You can learn more about the Reproducibility and Replicability in Science report at the 31st APS Annual Convention. Click here for more information »
The National Academies of Sciences, Engineering, and Medicine (NASEM) has released a consensus report on reproducibility and replicability in science. The report defines key terms, examines the state of reproducibility and replicability in science, and reviews current activities aimed at strengthening the reliability of the scientific enterprise.
Reproducibility and Replicability in Science, funded by the National Science Foundation and the Alfred P. Sloan Foundation, concludes a thorough process that spanned more than a year. The report was authored by a multidisciplinary committee including APS William James Fellow Timothy Wilson (University of Virginia) and APS Fellow Wendy Wood (University of Southern California).
Recognizing that different fields use the same terms in different ways, the report established clear definitions of reproducibility and replicability. The report defines reproducibility as “achieving consistent results using the same input data, computational steps, methods, code, and conditions of analysis as prior studies—known as computational reproducibility within some fields.” Replicability is defined as “obtaining consistent results across studies that are aimed at answering the same scientific question but have obtained independent data.”
The report also assesses the current state of reproducibility and replicability in science.
“There is no crisis, but also no time for complacency,” said the chair of the committee, physician Harvey Fineberg, in an event marking the public release of the report.
The committee concludes that efforts are needed to strengthen both reproducibility and replicability in science, recognizing that these aspects are important but not always easy to attain. Given that replicability of individual studies can vary, the report notes, integrating multiple channels of evidence from a variety of studies is essential to understanding the reliability of scientific knowledge. The study also provides suggestions for how reproducibility and replication can be improved.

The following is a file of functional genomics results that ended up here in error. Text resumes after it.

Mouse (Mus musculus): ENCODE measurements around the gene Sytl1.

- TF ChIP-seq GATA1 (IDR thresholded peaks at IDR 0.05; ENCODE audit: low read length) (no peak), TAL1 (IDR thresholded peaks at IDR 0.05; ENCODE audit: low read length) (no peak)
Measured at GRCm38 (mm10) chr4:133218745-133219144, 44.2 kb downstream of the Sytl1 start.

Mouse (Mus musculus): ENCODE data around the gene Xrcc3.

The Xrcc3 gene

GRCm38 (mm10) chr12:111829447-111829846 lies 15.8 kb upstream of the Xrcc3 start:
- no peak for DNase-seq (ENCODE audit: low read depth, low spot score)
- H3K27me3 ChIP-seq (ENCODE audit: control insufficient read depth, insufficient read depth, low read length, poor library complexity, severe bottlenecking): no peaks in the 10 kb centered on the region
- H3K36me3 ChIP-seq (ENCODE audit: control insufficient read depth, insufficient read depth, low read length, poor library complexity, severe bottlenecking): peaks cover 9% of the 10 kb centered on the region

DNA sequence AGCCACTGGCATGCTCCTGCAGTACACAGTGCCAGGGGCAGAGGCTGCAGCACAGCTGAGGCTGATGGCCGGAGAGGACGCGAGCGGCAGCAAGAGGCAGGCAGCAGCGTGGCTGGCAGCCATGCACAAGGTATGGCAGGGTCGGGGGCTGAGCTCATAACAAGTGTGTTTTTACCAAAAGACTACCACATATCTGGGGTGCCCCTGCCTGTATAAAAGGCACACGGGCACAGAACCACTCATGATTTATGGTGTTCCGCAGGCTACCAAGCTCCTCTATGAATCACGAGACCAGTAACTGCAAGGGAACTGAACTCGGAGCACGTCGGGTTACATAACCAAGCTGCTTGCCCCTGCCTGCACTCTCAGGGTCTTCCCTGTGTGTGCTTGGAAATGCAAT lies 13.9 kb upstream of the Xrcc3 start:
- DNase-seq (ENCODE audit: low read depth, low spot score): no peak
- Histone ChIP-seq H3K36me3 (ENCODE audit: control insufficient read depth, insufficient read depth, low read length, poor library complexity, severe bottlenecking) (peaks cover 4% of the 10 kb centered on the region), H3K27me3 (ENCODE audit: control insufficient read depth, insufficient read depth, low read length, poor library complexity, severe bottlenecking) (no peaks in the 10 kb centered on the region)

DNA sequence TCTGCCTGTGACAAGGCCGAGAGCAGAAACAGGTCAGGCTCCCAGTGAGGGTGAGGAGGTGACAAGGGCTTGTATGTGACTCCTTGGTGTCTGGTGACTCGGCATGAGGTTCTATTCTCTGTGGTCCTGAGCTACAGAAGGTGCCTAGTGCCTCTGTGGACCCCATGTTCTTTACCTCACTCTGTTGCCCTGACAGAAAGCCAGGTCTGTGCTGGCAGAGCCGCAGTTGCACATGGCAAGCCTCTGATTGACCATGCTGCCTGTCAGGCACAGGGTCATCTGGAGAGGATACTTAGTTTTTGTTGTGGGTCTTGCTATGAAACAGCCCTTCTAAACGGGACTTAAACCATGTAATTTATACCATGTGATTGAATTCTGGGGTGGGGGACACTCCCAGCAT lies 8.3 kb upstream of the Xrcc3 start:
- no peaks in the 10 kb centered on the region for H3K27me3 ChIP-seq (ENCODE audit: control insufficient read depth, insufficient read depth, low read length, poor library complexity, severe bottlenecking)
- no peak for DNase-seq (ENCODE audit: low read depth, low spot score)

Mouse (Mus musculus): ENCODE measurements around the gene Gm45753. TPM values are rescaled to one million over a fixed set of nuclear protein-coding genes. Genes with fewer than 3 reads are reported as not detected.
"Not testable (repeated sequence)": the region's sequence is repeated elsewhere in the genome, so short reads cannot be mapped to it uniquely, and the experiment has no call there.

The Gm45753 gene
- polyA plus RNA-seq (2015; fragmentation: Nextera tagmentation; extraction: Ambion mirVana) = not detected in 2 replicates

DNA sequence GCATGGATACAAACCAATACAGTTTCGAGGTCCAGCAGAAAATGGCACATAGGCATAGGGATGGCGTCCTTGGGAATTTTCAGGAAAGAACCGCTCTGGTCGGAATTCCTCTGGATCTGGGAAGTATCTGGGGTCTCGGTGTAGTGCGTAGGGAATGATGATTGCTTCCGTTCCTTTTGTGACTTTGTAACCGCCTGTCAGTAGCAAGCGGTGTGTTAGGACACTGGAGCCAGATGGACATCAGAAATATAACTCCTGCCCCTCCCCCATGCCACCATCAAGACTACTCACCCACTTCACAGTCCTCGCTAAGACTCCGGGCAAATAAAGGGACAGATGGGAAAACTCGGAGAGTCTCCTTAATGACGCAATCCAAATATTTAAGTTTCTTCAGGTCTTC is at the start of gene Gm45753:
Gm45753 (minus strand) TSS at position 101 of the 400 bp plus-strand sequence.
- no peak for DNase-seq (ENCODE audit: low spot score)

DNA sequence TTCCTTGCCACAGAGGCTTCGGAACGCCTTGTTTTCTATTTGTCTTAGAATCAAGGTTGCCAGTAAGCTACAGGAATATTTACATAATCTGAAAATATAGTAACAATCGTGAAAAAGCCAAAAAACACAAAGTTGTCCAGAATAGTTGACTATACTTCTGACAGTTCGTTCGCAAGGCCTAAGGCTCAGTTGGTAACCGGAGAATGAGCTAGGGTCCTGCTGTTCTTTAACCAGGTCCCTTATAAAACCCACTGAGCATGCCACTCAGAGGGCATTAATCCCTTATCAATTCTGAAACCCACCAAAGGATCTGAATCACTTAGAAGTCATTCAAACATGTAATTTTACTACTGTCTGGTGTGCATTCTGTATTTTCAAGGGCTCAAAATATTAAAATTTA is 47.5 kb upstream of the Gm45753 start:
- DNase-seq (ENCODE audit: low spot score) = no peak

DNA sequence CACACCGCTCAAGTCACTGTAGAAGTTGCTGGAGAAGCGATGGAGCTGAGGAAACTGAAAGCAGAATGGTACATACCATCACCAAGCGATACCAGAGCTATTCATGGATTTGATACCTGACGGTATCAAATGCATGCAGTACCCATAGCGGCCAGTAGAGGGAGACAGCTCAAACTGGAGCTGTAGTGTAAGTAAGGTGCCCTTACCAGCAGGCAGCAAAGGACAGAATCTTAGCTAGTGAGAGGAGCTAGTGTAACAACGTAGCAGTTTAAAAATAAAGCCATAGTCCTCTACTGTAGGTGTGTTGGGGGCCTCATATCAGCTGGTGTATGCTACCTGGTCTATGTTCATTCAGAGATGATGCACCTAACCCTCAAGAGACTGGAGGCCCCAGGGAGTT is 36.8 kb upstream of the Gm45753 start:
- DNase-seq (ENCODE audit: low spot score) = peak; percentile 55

The report makes a variety of recommendations for scientists and researchers in presenting their research findings, suggesting that they:
- Convey clear information about computational methods and data products that support published reports
- Provide accurate and appropriate characterization of relevant uncertainties when they report research findings
- Provide a complete description of how a reported result was reached
- Avoid overstating the implications of research findings and exercise caution in their review of research-related press releases
The report also includes recommendations for universities, science funders, journalists, policymakers, and other stakeholders; it also discusses how concerns about reproducibility and replicability might have the potential to affect how the public views the scientific enterprise.